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Sun Rebrands Software Products

Sun Microsystems Inc. is rebranding its major software products under the Sun Open Net Environment or Sun ONE name.

When Sun first introduced the Sun ONE initiative in February 2001, it was widely regarded as the Unix powerhouse's answer to Microsoft Corp's .NET initiative. Like .NET, Sun ONE uses the nascent XML standard as a means for server- and client-side applications to communicate with one another. Sun ONE differs from .NET in one major respect -- it uses the Java development platform.

Microsoft promotes its competing C# as the main development language for .NET, but Microsoft supports a raft of third-party languages as well. Java support in .NET is glaringly absent.

Sun announced this week that it would consolidate many of its software brands, including the iPlanet application server and the StarOffice productivity suite, under the Sun ONE brand name to raise awareness of Sun's software products. The announcement coincides with a new print and broadcast media campaign promoting the Sun ONE initiative.

"It made sense to coalesce all these brands under the Sun ONE brand," says Sanjay Sarathy, director of product marketing for developer enablement for Sun ONE. He believes it will simplify brand awareness among technologists and other, who may have been confused with different product lines such as iPlanet and Forte.

One reason Sun was able to consolidate its major brands, according to Sarathy, is that its cross-licensing agreement with AOL-Time Warner expired, leaving the product solely in Sun's hands. With no ties binding the product, the company is now free to call it whatever it wants. The iPlanet Web Server is now the Sun ONE Web Server, the iPlanet Portal Server is now Sun ONE Portal Server, and the iPlanet Application Server is now Sun ONE Application Server.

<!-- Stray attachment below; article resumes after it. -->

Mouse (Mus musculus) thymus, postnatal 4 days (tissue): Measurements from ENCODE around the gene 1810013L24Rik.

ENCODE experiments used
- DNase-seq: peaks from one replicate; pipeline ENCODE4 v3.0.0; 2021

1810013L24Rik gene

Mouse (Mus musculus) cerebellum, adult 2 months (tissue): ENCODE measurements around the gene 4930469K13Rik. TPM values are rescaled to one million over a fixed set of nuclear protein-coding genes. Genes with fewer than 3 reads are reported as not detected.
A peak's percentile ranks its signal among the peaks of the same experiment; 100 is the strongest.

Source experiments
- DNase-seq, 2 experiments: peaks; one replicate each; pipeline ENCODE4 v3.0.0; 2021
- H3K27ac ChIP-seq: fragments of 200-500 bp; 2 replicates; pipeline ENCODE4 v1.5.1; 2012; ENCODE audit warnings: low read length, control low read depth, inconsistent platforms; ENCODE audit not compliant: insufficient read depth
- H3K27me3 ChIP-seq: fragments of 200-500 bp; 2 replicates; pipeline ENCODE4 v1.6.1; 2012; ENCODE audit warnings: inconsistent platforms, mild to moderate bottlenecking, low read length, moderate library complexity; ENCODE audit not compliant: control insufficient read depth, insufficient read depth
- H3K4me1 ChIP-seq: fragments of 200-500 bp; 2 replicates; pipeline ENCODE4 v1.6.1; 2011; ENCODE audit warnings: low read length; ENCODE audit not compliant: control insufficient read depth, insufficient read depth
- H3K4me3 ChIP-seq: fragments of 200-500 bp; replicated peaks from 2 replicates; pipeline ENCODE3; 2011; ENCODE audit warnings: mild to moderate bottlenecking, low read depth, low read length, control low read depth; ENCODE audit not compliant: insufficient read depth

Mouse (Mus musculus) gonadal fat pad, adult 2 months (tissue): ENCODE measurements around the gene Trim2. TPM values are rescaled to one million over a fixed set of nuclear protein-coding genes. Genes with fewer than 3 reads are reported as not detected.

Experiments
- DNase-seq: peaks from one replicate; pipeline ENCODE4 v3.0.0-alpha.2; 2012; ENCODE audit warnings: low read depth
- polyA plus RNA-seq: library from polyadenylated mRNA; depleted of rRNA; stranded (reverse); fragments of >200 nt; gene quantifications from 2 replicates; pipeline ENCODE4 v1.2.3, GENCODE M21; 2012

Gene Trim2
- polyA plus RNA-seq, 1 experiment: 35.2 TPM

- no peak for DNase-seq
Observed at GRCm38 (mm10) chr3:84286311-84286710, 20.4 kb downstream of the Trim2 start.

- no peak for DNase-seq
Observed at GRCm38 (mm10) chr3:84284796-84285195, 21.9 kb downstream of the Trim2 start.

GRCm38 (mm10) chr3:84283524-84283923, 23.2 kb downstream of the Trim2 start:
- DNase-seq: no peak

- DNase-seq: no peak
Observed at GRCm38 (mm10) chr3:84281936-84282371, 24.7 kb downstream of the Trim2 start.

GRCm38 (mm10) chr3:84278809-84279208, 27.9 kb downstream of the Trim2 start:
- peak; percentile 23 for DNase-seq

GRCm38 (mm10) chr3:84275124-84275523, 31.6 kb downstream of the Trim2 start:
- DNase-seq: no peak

The application server in particular could use more exposure. Although Sun developed the J2EE standard, which is quickly becoming the standard for middleware, Sun's own application server lags in the market. BEA and IBM lead the market, while Sun, Oracle, and HP's Bluestone division battle it out for third place.

Microsoft's aggressive promotion of .NET on TV and in print has established it in the minds of many as a one-stop-shop for enterprise integration. The Sun ONE name may provide a similar idea for Sun's previously disparate software products. "Part of the compelling story behind Sun ONE... is it provides an overall platform for integration," Sarathy says.

Other products rebranded this week include the Forte IDE, the ChiliSoft ASP software, and the StarOffice Office Suite. Forte becomes Sun ONE Studio, ChiliSoft becomes Sun ONE Active Server Pages, and StarOffice will be branded under the Sun ONE name.